Featured Research

from universities, journals, and other organizations

Reducing wait times could improve spinal cord stimulator success for chronic pain

Date:
March 6, 2014
Source:
American Academy of Pain Medicine (AAPM)
Summary:
Success rates soared to 75% for patients who waited less than 2 years for a spinal cord stimulator (SCS) implant, compared with 15% for patients whose implants happened 20 years after the onset of pain, according to a retrospective analysis. The length of time patients waited for a referral also varied by specialty.

Success rates soared to 75% for patients who waited less than 2 years for a spinal cord stimulator (SCS) implant, compared with 15% for patients whose implants happened 20 years after the onset of pain, according to a retrospective analysis. The length of time patients waited for a referral also varied by specialty, as shown in a scientific poster presented today at the 30th Annual Meeting of the American Academy of Pain Medicine.

The study authors placed their findings in context by noting that fewer than 50% of patients currently report long-term success with SCS in the treatment of chronic pain. Improving wait times could significantly improve success rates, said lead author Krishna Kumar, MD, of Regina General Hospital in Regina, Saskatchewan, Canada.

"The success of SCS is time sensitive, in that as wait times decline, long-term outcomes with SCS are enhanced," Dr. Kumar said.

Dr. Kumar cited barriers to referral that included lack of uptake and awareness among healthcare providers, patients and payers; ongoing reimbursement concerns; and fragmentation of pain-care delivery. Moreover, Dr. Kumar cited return to employment as a metric that has been unfairly employed to curtail access to SCS, a tactic he said downplays benefits of SCS for quality of life, pain and depression.

The study included 443 patients who received SCS. Beginning with the initial pain diagnosis, investigators examined points of delay to referral for implantation by primary care physicians and specialists. The effects on pain duration of gender, age, referring specialty, and their interactions were analyzed using a 2-way ANOVA. A multiple linear regression model that incorporated patient demographic characteristics and components of wait times was developed to predict factors responsible for delays in SCS implantation.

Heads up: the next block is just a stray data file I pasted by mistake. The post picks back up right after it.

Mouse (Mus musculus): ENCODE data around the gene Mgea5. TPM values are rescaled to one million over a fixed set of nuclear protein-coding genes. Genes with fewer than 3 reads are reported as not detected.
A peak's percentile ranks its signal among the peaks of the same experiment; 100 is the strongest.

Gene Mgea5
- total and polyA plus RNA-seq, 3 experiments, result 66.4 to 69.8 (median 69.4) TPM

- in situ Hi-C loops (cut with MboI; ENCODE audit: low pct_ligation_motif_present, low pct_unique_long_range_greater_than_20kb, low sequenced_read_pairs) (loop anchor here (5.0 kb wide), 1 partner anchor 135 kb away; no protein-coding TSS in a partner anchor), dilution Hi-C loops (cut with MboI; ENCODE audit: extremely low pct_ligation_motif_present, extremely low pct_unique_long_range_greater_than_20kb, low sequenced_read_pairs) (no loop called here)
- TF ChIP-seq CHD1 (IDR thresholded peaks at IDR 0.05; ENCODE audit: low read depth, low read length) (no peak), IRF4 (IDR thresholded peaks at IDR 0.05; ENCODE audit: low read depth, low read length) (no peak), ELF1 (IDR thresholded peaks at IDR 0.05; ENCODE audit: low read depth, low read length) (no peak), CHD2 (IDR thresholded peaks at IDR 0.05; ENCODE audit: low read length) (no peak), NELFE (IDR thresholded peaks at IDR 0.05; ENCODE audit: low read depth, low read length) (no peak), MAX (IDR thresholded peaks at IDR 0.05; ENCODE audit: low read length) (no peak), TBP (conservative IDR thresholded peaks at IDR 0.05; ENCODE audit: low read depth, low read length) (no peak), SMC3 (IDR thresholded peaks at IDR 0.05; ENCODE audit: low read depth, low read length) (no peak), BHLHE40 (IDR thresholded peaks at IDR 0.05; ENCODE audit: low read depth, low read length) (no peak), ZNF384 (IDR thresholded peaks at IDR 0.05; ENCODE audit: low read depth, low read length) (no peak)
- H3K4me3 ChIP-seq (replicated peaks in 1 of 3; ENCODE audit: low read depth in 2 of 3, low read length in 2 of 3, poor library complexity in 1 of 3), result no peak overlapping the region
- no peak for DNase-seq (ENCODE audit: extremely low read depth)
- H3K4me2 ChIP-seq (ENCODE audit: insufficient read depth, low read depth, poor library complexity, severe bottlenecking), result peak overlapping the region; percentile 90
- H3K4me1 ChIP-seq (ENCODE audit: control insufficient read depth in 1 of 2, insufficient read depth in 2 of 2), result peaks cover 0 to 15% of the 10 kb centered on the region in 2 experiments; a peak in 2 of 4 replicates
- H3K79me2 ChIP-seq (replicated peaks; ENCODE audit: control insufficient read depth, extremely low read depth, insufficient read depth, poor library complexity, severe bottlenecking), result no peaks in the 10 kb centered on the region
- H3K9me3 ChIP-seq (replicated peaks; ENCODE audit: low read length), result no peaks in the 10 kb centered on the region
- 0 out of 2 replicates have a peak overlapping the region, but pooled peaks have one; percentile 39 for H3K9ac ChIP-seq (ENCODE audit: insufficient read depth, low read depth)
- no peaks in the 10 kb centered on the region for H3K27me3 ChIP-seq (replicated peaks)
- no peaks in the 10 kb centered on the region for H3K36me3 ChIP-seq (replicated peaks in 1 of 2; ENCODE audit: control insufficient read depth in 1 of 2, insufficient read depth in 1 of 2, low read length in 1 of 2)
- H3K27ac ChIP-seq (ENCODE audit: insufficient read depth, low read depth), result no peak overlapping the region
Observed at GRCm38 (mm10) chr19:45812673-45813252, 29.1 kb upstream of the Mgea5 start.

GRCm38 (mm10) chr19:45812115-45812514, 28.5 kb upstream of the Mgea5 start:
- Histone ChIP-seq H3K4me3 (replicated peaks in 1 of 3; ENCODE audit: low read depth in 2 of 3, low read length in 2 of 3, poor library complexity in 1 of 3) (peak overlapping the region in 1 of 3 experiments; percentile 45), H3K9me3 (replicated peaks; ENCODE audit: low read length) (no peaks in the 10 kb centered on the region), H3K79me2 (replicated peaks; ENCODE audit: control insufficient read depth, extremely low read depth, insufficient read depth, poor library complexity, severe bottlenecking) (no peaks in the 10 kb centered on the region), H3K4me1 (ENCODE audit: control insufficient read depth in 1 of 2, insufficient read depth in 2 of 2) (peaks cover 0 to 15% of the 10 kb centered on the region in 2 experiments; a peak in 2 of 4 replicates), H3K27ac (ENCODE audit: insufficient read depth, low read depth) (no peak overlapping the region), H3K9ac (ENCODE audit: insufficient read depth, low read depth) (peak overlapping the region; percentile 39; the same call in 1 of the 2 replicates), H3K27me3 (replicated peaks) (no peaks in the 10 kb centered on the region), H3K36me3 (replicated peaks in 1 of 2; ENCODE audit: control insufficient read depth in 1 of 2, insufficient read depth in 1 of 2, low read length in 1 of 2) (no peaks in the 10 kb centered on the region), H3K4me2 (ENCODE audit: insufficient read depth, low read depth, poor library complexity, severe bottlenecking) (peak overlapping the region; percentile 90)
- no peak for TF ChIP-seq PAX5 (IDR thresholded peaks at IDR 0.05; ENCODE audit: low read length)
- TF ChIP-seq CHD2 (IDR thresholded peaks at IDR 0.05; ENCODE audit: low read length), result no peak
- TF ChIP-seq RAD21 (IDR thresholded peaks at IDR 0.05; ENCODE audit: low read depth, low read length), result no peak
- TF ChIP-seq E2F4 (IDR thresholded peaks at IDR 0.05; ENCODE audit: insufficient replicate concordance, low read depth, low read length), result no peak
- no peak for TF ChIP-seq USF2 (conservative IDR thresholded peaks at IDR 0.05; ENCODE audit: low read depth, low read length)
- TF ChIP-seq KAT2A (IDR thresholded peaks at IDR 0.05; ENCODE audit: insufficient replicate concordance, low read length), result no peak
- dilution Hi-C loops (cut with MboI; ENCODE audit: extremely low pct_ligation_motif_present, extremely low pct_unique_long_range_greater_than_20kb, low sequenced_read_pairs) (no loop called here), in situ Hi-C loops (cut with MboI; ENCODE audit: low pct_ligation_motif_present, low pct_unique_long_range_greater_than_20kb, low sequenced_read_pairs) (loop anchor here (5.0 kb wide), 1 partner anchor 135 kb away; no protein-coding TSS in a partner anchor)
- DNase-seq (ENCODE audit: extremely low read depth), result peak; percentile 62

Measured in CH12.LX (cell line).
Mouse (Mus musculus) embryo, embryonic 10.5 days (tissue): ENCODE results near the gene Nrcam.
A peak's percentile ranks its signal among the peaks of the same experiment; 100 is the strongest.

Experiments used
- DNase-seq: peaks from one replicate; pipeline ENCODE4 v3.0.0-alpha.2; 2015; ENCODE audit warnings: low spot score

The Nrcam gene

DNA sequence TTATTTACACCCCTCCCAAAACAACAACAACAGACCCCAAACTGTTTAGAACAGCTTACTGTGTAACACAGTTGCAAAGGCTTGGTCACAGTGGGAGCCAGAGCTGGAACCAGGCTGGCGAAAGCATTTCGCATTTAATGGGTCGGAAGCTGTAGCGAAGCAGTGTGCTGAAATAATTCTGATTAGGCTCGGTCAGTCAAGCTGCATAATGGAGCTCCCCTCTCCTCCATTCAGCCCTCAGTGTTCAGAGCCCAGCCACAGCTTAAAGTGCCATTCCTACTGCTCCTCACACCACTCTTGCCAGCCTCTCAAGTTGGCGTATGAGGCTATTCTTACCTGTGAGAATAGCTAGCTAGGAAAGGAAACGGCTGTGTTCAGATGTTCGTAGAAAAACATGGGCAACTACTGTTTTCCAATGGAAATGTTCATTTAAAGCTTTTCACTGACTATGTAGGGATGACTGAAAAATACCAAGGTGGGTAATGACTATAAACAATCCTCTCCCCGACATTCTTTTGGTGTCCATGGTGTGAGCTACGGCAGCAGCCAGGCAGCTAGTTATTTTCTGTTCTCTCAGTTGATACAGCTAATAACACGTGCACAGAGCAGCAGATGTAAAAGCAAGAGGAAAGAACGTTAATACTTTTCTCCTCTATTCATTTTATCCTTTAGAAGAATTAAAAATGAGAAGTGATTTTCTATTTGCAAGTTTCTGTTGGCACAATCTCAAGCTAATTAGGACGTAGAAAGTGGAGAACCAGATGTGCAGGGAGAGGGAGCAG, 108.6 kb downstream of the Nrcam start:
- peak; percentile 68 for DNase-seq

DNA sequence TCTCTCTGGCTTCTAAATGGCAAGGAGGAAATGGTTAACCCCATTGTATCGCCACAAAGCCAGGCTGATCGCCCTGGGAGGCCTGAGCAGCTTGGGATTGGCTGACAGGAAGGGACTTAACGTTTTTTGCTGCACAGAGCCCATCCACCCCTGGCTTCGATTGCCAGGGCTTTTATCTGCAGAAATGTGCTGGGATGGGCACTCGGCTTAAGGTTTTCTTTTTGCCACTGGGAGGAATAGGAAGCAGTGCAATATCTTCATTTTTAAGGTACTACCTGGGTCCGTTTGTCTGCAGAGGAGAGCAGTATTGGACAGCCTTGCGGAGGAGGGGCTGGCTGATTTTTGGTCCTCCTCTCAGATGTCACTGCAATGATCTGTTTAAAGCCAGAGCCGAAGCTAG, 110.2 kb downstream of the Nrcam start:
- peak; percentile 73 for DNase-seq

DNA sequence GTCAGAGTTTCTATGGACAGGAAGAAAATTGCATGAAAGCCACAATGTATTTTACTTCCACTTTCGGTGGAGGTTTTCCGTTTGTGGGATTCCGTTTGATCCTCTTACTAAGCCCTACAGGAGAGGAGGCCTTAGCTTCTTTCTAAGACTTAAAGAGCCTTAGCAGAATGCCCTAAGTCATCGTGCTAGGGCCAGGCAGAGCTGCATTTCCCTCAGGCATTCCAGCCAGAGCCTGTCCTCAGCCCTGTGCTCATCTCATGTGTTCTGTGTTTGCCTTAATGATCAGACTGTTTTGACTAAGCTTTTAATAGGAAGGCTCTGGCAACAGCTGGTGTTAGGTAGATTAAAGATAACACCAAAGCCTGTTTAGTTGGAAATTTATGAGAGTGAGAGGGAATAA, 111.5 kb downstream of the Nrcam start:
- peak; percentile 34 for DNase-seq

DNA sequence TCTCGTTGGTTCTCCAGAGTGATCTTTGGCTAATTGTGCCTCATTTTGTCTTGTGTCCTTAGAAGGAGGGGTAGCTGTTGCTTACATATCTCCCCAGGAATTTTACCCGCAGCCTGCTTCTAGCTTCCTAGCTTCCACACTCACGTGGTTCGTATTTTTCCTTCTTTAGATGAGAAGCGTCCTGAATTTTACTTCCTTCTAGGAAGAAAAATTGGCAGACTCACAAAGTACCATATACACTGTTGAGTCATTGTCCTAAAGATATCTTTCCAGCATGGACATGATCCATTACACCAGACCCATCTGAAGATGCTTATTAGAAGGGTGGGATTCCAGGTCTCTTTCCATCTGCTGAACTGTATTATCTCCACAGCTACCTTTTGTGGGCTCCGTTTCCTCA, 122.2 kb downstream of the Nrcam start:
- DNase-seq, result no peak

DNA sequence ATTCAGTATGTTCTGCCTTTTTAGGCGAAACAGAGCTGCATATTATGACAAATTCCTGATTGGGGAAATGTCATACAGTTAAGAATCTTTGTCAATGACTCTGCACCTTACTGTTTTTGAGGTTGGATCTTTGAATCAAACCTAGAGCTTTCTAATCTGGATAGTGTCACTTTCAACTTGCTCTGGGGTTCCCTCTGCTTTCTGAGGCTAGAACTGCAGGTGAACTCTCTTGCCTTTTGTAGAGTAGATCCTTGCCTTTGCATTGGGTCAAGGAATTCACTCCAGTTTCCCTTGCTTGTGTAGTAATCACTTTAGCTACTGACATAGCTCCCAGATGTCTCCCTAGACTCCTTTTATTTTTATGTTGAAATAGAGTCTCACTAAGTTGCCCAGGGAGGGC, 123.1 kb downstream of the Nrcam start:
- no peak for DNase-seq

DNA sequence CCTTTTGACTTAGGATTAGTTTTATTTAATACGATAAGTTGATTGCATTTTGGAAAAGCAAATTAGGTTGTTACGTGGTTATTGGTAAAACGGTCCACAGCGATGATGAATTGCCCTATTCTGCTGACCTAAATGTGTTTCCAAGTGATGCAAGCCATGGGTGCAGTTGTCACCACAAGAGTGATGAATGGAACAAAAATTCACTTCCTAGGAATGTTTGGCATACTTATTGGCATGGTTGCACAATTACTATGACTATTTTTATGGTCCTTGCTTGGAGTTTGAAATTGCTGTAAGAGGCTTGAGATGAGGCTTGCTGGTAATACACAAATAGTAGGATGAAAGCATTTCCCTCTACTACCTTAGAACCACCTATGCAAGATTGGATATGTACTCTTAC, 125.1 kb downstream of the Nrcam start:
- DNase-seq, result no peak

Patients first saw a physician an average of 3.4 months after developing a pain syndrome. Family physicians managed patients for 11.9 months. Specialists then took over management for an additional 39.8 months on average.

The mean time to implantation from symptom onset was 5.12 years. Neurosurgeons were quickest to make a referral, whereas, non-implanting anesthetists were most likely to delay implantation. In fact, referral for SCS treatment took 2.15 years longer if a non-implanting anesthetist vs. a neurosurgeon referred the patient.

Successful SCS outcomes depend on appropriate candidate selection, and Dr. Kumar highlighted the importance of examining underlying pain pathology to help determine who might benefit. For example, patients suffering from failed back surgery syndrome, complex regional pain syndrome, refractory angina pectoris, pain due to peripheral vascular disease, postherpetic neuralgia, chronic migraine or post-surgical neuropathy are considered good candidates for SCS. Red flags Dr. Kumar cited were secondary gain from litigation, persistent uncontrolled or undiagnosed psychiatric disorder, unwillingness to curb inappropriate drug use and cognitive issues that could interfere with operation of SCS equipment.

Education, patient advocacy, basic science and clinical research all could aid the integration of SCS into the pain-management continuum, Dr. Kumar concluded.